Date: Saturday, May 30, 2020
Session Time: 3:15pm-4:00pm
Presentation Time: 3:30pm-4:00pm
*Purpose: Biopsies are often cited as a key factor on whether to accept a deceased liver offer. Motivated by the influential role of biopsy findings on liver offer decisions, we develop and evaluate a machine learning model to predict biopsy results given only clinical and lab data available from the OPTN at the time of match.
*Methods: We collected OPTN data at the time of match for deceased donors since 1999 with recorded liver macrosteatosis assessments (N = 23017 donors). Collected data include mixed continuous/discrete demographic variables (e.g. age and ethnicity), discrete medical history indicators (e.g. history of hypertension), and continuous lab measurements (e.g. serum creatinine levels). These data points were used as features for an XGBoost machine learning model trained to predict macrosteatosis category (“0-5%”, “6-30%”, or “>30%” macrosteatosis). The predictive model was trained using 90% of collected liver donors; the remaining 10% were reserved for model assessment via ROC analysis. We calculated ROC curves (Figure 1a) in a one-versus-rest manner (e.g. 0-5% macrosteatosis versus all other categories).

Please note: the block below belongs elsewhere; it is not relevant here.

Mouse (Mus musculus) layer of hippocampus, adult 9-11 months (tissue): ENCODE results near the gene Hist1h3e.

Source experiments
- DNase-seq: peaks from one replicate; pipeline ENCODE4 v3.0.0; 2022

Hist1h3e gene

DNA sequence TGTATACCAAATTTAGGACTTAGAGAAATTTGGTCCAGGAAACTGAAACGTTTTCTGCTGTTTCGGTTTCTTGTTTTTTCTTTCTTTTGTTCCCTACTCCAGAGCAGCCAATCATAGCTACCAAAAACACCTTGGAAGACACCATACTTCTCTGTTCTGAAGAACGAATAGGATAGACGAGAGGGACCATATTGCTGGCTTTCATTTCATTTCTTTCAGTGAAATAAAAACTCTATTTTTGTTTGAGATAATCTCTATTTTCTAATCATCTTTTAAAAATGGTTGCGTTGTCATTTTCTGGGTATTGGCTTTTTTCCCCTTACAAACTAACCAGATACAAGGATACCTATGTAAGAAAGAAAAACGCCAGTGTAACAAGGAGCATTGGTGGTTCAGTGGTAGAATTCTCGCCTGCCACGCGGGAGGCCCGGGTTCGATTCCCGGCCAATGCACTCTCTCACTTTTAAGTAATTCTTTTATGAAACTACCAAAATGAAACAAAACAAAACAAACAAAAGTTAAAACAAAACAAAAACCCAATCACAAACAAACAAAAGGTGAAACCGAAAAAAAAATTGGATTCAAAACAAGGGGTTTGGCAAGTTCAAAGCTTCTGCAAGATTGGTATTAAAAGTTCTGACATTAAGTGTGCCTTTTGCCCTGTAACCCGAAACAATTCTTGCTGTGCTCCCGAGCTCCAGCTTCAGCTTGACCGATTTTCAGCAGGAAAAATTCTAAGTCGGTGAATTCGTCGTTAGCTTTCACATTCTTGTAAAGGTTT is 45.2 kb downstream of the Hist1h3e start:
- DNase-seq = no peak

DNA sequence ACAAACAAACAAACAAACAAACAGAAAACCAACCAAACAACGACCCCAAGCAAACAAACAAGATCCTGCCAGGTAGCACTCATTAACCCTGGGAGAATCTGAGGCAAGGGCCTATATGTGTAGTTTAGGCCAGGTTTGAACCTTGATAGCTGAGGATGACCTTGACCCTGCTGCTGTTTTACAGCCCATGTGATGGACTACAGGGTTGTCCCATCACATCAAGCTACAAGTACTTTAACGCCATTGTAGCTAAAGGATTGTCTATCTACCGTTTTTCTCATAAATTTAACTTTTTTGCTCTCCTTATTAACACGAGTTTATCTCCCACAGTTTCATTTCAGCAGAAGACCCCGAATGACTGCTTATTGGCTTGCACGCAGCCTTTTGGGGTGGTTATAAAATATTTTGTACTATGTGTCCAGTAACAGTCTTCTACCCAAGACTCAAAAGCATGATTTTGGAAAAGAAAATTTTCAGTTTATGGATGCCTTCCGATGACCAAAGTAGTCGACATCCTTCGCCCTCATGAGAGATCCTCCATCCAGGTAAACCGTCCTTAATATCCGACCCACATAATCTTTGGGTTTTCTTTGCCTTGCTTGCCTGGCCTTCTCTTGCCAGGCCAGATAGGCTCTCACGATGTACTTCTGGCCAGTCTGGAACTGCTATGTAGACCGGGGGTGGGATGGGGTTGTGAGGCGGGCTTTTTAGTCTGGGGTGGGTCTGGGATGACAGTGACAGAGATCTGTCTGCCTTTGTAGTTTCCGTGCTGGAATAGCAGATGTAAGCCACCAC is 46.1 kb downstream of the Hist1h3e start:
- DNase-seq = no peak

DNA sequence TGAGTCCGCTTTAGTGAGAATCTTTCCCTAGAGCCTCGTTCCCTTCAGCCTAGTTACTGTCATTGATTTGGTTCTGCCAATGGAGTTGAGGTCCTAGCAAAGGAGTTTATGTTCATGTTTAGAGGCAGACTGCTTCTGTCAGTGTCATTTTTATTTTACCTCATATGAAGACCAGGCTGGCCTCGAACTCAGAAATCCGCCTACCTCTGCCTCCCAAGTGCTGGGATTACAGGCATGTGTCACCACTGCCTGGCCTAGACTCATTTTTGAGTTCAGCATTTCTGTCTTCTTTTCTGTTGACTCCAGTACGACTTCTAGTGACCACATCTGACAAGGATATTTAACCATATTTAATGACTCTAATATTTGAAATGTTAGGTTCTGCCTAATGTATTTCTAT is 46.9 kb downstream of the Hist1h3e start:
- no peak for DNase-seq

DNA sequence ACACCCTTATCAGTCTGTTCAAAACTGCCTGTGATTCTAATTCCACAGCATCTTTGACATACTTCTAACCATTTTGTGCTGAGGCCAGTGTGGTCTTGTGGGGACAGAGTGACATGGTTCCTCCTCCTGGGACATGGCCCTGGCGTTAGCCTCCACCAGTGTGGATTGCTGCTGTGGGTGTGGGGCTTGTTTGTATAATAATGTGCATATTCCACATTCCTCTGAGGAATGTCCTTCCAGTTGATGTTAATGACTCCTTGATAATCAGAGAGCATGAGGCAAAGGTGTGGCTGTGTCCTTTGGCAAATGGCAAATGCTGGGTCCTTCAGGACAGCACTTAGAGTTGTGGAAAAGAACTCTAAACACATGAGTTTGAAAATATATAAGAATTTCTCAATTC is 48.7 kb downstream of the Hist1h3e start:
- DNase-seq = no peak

*Results: Markedly different performance was observed across macrosteatosis categories. The model performs relatively well at rank-ordering on the extreme ends (0-5% or >30%; AUC 0.72 and 0.73) but poorly for the intermediate 6-30% category (AUC 0.64). Among the top features, as determined from XGBoost feature importances, were age and BMI followed by a number of features derived from lab measurements (Figure 1b).
*Conclusions: Distinct differences in performance across macrosteatosis categories indicate challenges for biopsy prediction models. As the model was trained on assessments from individual biopsy readers, these challenges may reflect subjective biopsy interpretations where multiple pathologists can reach different conclusions from a single biopsy. Intuitively, one could expect better agreement at the extremes where severity of the condition is obviously very low or very high with more uncertainty toward the middle as observed in our model. Further investigation is needed to assess confidence of biopsy results stratified by severity and the impact on predictive models derived from those results.
To cite this abstract in AMA style:Martinez C, Placona A. Machine Learning to Predict Deceased Donor Liver Biopsy Results [abstract]. Am J Transplant. 2020; 20 (suppl 3). https://atcmeetingabstracts.com/abstract/machine-learning-to-predict-deceased-donor-liver-biopsy-results/. Accessed November 29, 2020.
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